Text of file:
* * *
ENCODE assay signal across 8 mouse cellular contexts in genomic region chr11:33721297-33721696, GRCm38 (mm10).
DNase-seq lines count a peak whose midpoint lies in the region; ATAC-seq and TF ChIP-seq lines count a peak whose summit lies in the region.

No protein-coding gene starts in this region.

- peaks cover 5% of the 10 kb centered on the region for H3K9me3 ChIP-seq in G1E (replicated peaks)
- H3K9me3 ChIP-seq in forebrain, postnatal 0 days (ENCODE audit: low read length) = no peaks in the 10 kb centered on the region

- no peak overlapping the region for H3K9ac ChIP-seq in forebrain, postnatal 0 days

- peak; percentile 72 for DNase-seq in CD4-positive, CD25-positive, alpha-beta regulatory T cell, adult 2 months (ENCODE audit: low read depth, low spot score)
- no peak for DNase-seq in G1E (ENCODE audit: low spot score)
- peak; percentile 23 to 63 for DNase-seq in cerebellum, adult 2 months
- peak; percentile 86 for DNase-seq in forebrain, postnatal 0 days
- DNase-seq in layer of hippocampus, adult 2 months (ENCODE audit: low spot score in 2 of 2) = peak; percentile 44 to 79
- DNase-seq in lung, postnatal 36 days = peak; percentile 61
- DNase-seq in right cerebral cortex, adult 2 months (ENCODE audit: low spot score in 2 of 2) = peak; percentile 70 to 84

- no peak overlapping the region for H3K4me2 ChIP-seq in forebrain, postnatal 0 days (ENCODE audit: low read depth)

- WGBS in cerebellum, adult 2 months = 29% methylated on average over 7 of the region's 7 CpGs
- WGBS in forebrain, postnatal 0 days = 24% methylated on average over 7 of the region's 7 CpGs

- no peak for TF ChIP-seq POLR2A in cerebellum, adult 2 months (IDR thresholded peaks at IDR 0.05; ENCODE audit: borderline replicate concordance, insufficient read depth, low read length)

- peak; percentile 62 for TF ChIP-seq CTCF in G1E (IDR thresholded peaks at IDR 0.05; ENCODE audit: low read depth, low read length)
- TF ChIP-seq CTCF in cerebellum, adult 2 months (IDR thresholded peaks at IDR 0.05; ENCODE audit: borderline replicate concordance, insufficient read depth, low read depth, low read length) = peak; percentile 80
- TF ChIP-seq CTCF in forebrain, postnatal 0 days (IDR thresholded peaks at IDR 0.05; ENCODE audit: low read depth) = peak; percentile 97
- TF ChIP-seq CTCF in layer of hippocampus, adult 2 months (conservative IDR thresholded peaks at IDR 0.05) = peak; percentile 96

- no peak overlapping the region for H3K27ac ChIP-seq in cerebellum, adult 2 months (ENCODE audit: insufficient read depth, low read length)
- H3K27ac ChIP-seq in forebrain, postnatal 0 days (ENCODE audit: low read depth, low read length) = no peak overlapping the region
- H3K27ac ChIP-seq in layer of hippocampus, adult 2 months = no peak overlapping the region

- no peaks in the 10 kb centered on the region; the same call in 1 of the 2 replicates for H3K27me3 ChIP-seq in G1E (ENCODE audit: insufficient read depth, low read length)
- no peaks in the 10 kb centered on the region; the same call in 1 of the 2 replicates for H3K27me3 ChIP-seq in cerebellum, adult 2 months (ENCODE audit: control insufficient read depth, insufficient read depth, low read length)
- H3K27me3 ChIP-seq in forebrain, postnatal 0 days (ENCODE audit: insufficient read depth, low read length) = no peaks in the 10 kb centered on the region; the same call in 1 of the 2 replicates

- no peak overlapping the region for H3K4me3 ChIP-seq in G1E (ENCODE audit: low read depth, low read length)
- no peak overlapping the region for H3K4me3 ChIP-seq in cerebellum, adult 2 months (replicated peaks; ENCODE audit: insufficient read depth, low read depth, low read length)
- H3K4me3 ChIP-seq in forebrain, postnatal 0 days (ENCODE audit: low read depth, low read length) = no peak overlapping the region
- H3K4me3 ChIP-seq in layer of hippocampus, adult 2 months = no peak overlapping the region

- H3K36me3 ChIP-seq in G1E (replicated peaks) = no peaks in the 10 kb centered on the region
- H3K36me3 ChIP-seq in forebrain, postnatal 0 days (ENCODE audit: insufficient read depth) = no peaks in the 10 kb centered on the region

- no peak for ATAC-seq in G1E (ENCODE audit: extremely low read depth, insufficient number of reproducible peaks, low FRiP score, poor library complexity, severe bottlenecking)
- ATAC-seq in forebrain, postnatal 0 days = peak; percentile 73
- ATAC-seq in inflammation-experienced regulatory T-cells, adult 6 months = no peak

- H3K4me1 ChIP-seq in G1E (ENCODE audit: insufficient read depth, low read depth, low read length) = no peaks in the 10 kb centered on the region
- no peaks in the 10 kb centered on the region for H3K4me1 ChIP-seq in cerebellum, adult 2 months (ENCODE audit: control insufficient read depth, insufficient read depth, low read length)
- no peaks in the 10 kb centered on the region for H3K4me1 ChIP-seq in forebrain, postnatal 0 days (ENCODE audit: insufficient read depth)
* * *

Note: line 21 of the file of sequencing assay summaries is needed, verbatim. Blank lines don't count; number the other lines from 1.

- TF ChIP-seq CTCF in layer of hippocampus, adult 2 months (conservative IDR thresholded peaks at IDR 0.05) = peak; percentile 96